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New Jersey businesses are no longer able to prohibit customers from paying in cash for in-person purchases.

Gov. Phil Murphy today signed A-591/S-2785, making it illegal to force customers to pay by credit or debit card or to refuse to accept legal tender for retail transactions. Penalties could be as much as $2,500 for a first violation and $5,000 for a second violation.

NJBIA opposed the bill, viewing it as unnecessary overregulation.

“Today’s signing removes a business owners right to freely determine how they would like to receive payment for their products and services,” NJBIA Vice President Michael Wallace said. “The preference for retailers to run a cashless business is often based on efficiencies and, in some cases, as a safety measure.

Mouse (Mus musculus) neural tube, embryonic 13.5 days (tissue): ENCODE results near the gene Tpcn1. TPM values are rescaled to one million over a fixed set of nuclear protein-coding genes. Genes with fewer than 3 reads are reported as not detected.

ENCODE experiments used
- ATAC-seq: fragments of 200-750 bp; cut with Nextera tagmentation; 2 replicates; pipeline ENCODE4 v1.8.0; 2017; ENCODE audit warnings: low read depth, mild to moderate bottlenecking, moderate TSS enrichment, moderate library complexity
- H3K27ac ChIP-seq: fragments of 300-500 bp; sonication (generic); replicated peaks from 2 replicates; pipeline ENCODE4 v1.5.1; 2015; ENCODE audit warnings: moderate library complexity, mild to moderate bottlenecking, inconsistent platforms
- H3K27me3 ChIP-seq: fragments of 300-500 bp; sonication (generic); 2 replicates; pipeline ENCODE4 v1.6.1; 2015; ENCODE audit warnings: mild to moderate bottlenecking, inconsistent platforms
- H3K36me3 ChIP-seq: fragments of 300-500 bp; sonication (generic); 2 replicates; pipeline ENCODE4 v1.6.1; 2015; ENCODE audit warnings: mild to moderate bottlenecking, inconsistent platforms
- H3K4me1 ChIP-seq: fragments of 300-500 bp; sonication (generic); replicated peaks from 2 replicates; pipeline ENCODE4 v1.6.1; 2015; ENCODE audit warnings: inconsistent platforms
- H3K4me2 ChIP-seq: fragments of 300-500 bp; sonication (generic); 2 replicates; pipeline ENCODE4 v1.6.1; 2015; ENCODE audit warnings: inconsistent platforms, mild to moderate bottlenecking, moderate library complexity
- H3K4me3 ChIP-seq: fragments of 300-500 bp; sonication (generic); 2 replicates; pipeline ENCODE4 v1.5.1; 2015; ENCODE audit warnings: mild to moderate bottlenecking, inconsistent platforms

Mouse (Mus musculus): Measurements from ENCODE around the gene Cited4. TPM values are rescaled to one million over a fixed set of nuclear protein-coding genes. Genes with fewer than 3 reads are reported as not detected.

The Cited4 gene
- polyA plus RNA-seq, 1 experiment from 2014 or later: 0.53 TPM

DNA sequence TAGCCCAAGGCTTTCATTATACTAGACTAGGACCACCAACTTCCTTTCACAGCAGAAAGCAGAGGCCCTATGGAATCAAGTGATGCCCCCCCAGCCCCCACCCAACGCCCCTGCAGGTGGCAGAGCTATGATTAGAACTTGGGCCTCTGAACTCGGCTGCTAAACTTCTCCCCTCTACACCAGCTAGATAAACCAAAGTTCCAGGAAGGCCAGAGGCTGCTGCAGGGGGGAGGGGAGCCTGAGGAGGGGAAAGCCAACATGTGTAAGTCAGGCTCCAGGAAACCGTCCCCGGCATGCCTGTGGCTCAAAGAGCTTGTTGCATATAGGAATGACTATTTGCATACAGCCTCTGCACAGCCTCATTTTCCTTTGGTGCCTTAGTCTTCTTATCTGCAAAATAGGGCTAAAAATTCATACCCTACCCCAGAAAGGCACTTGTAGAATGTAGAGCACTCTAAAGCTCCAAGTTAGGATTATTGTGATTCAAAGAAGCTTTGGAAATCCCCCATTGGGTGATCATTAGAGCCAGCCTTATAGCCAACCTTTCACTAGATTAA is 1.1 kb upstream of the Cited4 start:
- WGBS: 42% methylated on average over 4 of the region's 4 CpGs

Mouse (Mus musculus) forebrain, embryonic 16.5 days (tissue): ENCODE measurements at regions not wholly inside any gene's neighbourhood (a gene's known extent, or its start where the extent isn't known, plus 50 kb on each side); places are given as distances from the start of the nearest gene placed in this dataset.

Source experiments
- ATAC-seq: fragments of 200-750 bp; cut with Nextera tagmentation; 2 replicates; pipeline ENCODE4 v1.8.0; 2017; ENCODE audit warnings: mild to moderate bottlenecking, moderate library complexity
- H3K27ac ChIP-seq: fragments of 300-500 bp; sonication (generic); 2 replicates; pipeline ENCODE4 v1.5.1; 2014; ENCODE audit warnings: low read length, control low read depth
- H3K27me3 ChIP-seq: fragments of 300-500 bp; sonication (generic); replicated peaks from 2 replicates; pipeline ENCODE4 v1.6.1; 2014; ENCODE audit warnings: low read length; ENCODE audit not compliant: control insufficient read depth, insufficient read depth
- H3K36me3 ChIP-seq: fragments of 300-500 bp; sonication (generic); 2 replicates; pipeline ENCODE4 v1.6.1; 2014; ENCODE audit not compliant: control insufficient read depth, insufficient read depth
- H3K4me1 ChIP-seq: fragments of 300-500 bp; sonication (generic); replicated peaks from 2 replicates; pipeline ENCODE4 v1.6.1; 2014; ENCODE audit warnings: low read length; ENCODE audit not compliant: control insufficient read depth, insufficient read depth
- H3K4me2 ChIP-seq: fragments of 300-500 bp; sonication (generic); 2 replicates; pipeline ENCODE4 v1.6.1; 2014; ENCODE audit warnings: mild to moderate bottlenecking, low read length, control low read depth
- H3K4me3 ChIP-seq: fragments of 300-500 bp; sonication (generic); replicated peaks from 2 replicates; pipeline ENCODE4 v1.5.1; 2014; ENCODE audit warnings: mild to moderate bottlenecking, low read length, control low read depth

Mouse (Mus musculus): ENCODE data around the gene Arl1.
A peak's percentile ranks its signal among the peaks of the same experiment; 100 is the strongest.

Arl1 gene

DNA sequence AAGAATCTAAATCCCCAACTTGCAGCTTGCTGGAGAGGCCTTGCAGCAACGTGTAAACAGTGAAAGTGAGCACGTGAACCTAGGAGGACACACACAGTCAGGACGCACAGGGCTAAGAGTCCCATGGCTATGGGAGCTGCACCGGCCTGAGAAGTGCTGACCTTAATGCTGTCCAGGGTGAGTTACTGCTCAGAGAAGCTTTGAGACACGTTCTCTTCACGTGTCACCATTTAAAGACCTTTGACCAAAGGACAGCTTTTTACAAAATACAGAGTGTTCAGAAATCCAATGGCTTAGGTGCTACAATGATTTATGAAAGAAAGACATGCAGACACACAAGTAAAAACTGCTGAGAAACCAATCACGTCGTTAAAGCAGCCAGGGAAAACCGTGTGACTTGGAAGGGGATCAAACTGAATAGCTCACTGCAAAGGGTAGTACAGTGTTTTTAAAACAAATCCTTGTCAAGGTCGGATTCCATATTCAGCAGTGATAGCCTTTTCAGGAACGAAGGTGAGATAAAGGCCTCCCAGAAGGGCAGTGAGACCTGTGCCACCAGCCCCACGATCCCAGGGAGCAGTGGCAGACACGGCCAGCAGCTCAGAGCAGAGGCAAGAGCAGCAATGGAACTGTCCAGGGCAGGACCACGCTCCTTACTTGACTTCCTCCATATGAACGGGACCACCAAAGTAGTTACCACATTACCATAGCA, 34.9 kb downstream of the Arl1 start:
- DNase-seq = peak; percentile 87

“Consumers of all income levels are able to access pre-paid cards for purchasing,” he said. “As such, this law will ultimately stifle innovation and act as a further deterrent to doing business in New Jersey.”

The law includes some important exemptions. Cash transactions and payments made by mail or over the telephone can be prohibited, and the provisions of the law do not apply to services at an airport if a certain number of food providers onsite accept cash.

Parking facilities owned by a municipality or private parking lots only accepting mobile payments are exempt as well.